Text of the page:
The move by the Wolverine Lake Village Council on Wednesday, Oct. 10 to purchase a new weed harvester has caused a stir among some village residents.
The council voted last week to spend $150,000 toward the purchase.
“There has been some misinformation out there,” said Village Council President John Magee. “There was no motion to delay action on purchasing a weed harvester by the Water Management Board. Only a few members wanted to delay buying one, and there’s some misunderstanding on why we should purchase one now.”
There has been discussion for five years to determine when and if a new weed harvester is needed. The economic situation had prompted the village put a hold on all capital expenditures.
“Over the last five years, we clamped down on expenditures to restore the fund balance, so now people think we can’t do anything, but it was a deliberate strategy,” Magee said. “Now we’re in good, solid condition and can do things.”
The village’s weed harvester is over a quarter-century old and has broken down several times.
“The old one was beyond repair and nearly sank in 2011,” Magee said. “We did substantial welding and parts replacement over the winter, but by mid-August the drive shaft failed.”
For nine months, a committee has been reviewing cost analyses and alternatives. Two bids from leading weed harvester manufacturers in North America were submitted — one from Aquamarine at a cost of $193,065, including a trailer and shipping; and one from Aquarius for $195,205.
The council awarded the purchasing contract to Aquamarine at its Oct. 10 meeting.
As a condition to lock in a lower price, the harvester must be purchased by Sunday, Oct. 28 with a delivery time expected in the spring.
“If we sign the contract in October, we will get the harvester by May 1,” Magee said.
Water Management Board Member John Scott, who opposes the purchase, said that wasn’t a big issue.
“Rarely will a capital equipment manufacturer not hold a price,” he said.
The difference between the purchase price and council-approved $150,000 allocation will be taken from the village’s fund balance.
The council had requested certain specifications to extend the life of the new harvester, including a stainless steel barge and spud anchors.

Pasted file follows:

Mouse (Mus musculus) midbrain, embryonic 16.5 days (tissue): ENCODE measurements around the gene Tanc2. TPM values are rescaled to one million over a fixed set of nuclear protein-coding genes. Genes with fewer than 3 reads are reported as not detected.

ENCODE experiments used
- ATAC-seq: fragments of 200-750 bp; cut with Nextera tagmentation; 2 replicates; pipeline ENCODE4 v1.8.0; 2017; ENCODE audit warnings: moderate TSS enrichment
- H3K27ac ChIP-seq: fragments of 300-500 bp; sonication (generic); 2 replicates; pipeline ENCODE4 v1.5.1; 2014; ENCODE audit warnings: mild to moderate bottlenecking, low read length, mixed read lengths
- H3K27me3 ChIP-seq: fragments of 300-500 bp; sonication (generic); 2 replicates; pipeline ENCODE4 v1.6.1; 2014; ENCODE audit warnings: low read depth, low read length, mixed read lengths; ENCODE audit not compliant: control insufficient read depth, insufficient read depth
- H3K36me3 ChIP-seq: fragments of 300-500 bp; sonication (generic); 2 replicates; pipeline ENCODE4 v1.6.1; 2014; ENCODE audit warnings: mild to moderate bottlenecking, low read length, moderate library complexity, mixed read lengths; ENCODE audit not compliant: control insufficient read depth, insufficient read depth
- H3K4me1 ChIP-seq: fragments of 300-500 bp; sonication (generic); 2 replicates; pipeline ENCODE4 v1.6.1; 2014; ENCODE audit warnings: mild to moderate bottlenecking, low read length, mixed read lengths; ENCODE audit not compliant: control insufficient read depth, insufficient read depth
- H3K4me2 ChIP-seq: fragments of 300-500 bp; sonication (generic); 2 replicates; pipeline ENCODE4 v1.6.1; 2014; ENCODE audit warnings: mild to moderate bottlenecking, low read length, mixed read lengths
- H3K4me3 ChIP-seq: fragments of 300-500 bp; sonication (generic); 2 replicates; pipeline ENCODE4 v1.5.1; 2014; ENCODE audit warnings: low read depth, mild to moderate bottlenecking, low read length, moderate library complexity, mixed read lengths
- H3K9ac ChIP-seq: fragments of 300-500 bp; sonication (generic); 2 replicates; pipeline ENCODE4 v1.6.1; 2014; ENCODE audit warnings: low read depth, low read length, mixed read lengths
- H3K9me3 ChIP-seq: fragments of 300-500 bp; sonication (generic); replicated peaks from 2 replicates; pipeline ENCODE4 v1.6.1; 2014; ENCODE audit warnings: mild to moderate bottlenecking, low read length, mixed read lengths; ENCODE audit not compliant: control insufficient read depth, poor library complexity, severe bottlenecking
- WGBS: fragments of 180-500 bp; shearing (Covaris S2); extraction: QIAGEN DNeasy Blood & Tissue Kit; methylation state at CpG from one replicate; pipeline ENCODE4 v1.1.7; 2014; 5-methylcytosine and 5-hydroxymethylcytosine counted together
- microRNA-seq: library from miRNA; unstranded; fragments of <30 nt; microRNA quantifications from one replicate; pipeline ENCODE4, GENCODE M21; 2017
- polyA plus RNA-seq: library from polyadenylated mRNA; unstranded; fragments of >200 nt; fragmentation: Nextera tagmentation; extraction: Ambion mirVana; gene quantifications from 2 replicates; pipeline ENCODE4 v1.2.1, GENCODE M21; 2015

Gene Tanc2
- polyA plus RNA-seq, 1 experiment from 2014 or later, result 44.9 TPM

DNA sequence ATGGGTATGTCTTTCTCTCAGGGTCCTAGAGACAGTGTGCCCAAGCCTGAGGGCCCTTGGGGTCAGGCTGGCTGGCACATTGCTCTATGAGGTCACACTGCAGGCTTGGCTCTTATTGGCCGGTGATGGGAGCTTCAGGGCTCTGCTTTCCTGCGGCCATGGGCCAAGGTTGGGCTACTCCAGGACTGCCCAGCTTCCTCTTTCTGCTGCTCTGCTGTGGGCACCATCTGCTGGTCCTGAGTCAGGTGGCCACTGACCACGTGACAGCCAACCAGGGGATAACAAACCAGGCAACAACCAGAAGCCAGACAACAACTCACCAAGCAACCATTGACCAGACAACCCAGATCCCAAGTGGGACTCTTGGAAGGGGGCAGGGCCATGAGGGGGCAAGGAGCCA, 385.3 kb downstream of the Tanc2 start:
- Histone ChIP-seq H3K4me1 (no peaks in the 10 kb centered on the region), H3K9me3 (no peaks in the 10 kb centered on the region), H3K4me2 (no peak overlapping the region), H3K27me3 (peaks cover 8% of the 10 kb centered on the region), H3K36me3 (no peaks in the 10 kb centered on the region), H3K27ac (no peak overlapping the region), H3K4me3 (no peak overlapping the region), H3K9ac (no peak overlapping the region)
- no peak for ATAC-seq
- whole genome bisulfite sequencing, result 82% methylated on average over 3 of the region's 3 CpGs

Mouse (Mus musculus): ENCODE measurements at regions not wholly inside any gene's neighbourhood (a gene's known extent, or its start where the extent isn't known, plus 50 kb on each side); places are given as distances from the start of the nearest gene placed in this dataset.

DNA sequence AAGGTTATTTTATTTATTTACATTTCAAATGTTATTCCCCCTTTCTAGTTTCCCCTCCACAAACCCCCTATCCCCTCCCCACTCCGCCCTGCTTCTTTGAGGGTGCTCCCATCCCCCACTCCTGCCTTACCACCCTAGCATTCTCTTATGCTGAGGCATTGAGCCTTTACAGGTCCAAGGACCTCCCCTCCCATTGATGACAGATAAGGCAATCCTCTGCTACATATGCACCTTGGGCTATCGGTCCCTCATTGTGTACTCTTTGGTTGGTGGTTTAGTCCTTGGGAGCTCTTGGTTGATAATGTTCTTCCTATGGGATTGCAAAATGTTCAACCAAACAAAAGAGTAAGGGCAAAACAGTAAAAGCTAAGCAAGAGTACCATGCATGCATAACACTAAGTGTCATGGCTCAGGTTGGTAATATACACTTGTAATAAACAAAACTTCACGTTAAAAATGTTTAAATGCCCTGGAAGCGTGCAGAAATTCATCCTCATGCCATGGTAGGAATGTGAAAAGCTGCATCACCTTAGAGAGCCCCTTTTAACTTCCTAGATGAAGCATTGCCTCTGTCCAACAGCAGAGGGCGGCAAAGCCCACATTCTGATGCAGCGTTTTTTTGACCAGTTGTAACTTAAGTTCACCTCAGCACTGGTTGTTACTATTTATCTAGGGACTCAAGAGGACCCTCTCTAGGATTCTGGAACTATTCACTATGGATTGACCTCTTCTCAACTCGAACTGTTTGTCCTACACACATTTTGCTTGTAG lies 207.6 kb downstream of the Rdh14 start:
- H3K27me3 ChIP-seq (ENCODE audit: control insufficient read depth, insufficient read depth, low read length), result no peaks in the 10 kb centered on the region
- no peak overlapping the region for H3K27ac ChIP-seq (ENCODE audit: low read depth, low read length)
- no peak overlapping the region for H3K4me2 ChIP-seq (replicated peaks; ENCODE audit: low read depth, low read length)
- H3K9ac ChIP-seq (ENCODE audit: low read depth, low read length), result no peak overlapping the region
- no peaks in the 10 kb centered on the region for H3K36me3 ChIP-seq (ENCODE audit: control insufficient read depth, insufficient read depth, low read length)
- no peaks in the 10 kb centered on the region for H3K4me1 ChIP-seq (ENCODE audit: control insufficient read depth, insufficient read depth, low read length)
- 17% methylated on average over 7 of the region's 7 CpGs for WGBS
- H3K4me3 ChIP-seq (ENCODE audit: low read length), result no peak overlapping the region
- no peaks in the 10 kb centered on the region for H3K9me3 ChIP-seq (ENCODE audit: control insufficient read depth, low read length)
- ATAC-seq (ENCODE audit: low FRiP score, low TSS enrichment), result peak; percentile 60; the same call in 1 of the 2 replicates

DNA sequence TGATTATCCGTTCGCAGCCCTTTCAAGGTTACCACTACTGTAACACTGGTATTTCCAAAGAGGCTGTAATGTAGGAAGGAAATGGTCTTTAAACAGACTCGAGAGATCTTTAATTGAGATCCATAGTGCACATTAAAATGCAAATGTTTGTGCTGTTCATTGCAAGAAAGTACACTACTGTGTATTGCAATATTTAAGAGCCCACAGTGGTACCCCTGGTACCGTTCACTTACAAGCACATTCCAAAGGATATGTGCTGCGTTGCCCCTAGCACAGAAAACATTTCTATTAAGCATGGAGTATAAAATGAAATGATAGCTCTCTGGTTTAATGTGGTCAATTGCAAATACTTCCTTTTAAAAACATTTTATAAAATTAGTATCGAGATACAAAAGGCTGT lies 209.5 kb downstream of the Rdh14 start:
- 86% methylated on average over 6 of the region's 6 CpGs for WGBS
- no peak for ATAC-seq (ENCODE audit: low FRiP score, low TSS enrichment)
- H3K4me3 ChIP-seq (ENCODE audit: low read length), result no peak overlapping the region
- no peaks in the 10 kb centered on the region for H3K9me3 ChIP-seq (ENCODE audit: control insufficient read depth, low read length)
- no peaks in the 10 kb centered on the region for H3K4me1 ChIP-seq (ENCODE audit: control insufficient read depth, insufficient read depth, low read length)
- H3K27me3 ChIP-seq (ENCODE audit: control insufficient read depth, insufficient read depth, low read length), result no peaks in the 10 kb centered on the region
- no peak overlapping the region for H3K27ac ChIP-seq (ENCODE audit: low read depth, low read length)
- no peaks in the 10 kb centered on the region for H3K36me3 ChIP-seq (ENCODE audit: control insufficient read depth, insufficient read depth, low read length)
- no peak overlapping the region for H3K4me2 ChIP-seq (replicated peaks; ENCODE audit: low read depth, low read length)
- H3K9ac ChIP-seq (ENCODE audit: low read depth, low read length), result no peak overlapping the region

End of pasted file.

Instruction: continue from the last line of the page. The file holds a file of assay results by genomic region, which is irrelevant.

The committee also looked into contracting for weed harvesting services. In 2010, the cost was about $60,000 for those services.
Magee added that the council will also consider integrating laminar flow aeration in conjunction with harvesting and herbicide applications after Jennifer Jermalowicz-Jones of Lakeshore Environmental, Inc. gave a presentation tailored to the needs of Wolverine Lake.
“To be extremely effective, she recommended herbicides in combination with harvesting and aeration,” Magee said.
The three-fold approach is needed to eradicate the invasive species in the lake, such as starry stonewort and Eurasian watermilfoil, both of which can fragment and spread if harvested.
“Still, harvesting isn’t just to mow the lawn, per se, but to remove biomass from the lake,” Magee said.
The laminar flow aeration process coaxes noxious gases from lake sediments and the results are a cleaner, deeper lake.
But the issue was not simply whether to purchase a weed harvester, but rather contracting with a lake management company prior to purchase.
“We wanted to wait to interview and hire a single individual over the next three months who would form a comprehensive and detailed lake management plan,” Scott said.
According to Scott, Jermalowicz-Jones stated only 20 percent of the weed growth in Wolverine Lake should be harvested, whereas 80 percent should be addressed with non-harvesting measures.
“She said the lake has been mismanaged and we should attack it in the spring with better managed chemicals,” Scott said. “From there harvesting could be a tool, but we needed to get a good defined central management plan by an expert first.”